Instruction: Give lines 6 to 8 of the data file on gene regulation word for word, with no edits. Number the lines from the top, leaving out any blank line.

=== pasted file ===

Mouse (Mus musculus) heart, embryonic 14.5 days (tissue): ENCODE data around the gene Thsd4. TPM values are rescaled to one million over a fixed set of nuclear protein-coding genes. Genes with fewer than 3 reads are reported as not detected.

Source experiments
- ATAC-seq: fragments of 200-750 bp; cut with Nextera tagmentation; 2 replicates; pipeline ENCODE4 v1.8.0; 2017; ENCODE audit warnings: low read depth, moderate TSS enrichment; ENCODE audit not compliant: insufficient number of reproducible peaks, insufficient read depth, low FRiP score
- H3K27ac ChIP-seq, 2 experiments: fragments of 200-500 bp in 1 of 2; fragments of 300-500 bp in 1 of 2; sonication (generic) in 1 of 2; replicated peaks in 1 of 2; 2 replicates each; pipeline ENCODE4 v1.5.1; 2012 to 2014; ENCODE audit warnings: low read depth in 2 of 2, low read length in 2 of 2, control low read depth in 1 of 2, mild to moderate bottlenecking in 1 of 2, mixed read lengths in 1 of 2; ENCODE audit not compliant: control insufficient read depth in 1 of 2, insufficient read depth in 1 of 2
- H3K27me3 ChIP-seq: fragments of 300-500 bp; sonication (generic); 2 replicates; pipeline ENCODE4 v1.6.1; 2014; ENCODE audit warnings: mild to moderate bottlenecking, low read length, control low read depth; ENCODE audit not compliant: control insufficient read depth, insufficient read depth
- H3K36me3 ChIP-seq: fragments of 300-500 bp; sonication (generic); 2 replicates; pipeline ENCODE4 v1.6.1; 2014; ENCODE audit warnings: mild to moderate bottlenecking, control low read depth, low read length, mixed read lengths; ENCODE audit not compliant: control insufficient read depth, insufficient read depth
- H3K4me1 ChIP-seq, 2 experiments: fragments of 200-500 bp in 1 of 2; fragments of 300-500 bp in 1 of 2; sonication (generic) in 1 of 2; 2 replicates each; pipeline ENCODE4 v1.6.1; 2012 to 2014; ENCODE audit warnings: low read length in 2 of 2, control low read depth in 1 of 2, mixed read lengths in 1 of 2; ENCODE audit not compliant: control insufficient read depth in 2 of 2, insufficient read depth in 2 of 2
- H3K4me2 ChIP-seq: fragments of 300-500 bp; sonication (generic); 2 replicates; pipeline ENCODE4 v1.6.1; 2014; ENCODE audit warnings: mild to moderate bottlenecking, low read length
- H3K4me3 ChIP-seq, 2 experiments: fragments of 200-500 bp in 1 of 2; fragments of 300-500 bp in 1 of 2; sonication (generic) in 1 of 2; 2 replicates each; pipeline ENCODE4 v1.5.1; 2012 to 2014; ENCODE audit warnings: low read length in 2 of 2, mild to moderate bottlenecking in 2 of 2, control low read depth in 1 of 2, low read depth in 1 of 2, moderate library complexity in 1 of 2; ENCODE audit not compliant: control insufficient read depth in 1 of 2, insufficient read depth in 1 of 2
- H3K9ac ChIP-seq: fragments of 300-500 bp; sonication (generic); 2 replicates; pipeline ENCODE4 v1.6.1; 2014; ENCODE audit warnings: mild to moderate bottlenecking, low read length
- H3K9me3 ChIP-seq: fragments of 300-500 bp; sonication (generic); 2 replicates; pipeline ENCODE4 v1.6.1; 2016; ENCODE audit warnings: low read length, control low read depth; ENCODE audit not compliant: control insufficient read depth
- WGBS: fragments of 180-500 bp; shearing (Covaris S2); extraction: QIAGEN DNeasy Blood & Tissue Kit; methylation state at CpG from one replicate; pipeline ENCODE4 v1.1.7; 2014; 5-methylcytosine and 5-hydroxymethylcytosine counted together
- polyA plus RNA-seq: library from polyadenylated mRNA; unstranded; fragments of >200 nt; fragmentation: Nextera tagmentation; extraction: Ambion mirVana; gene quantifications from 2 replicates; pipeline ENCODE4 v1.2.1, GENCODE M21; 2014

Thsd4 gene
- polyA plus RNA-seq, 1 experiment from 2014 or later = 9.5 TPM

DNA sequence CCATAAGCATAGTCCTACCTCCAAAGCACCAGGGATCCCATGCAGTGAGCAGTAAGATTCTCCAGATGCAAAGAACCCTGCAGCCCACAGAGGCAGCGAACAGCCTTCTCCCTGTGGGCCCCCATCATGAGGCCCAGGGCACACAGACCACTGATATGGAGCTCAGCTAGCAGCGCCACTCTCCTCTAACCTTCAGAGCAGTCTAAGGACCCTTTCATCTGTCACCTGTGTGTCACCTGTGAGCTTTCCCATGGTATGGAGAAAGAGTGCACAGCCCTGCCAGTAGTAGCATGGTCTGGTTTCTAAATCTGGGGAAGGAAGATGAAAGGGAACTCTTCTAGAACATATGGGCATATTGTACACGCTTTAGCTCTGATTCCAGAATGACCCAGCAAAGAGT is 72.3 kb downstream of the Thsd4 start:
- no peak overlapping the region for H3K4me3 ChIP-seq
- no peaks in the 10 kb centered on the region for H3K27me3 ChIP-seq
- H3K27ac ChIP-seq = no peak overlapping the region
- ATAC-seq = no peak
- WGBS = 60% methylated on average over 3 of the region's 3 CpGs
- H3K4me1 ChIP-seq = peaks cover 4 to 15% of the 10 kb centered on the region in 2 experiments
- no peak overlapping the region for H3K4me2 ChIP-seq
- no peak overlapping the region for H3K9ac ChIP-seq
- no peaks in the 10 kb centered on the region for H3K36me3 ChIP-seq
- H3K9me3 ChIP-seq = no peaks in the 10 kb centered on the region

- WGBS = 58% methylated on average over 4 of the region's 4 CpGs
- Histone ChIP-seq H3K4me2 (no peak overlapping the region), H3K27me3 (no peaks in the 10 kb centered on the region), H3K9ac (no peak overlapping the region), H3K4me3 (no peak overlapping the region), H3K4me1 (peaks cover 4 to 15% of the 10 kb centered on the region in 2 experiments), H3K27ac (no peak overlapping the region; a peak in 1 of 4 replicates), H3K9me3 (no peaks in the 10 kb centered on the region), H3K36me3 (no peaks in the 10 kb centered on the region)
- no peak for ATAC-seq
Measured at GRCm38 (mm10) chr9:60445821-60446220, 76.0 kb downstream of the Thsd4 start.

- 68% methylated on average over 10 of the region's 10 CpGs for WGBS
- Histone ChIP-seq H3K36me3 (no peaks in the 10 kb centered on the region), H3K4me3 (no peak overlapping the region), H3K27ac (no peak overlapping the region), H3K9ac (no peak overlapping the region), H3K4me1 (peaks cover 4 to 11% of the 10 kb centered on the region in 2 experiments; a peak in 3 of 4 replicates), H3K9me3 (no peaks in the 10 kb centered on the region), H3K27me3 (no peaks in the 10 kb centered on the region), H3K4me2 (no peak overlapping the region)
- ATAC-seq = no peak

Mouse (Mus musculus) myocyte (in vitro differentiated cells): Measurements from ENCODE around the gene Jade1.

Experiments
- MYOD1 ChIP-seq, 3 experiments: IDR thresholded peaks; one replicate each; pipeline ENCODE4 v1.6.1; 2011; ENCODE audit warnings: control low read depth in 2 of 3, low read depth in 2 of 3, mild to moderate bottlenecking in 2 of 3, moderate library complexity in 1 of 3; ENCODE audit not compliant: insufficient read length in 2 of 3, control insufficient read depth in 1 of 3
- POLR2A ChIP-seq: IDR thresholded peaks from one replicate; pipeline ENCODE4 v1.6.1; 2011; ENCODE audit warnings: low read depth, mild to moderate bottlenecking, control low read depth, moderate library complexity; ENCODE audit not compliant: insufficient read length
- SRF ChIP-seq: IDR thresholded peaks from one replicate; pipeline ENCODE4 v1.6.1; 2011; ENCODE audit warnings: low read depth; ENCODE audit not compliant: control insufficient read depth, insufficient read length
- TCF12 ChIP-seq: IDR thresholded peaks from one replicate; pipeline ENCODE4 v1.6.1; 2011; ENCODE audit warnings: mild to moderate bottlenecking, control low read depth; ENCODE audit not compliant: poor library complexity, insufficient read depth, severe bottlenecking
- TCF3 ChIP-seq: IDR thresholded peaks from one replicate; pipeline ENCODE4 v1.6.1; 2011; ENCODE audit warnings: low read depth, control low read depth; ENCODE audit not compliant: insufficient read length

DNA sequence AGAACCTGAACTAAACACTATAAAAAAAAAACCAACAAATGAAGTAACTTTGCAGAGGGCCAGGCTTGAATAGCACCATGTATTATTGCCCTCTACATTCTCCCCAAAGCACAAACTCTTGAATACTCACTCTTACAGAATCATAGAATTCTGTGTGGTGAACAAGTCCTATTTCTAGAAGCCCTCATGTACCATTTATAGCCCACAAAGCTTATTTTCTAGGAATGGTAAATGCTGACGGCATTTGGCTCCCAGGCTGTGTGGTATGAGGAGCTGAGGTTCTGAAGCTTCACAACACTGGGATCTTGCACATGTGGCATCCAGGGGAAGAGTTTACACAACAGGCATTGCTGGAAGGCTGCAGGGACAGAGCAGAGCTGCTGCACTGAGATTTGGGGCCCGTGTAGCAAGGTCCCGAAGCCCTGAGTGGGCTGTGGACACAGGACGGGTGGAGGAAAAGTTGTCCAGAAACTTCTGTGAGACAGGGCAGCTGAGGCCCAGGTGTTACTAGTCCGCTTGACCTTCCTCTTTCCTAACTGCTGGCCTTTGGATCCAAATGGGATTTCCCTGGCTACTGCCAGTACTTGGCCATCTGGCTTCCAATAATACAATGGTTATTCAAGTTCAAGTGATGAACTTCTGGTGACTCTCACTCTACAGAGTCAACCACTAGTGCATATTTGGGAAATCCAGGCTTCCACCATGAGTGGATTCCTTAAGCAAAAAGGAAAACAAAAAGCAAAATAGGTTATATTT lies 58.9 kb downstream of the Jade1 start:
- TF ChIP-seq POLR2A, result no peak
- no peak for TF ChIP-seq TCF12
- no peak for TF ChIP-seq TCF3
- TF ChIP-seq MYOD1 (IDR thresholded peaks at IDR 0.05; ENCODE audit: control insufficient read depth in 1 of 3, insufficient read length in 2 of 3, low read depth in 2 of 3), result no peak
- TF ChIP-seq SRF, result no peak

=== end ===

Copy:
- H3K36me3 ChIP-seq: fragments of 300-500 bp; sonication (generic); 2 replicates; pipeline ENCODE4 v1.6.1; 2014; ENCODE audit warnings: mild to moderate bottlenecking, control low read depth, low read length, mixed read lengths; ENCODE audit not compliant: control insufficient read depth, insufficient read depth
- H3K4me1 ChIP-seq, 2 experiments: fragments of 200-500 bp in 1 of 2; fragments of 300-500 bp in 1 of 2; sonication (generic) in 1 of 2; 2 replicates each; pipeline ENCODE4 v1.6.1; 2012 to 2014; ENCODE audit warnings: low read length in 2 of 2, control low read depth in 1 of 2, mixed read lengths in 1 of 2; ENCODE audit not compliant: control insufficient read depth in 2 of 2, insufficient read depth in 2 of 2
- H3K4me2 ChIP-seq: fragments of 300-500 bp; sonication (generic); 2 replicates; pipeline ENCODE4 v1.6.1; 2014; ENCODE audit warnings: mild to moderate bottlenecking, low read length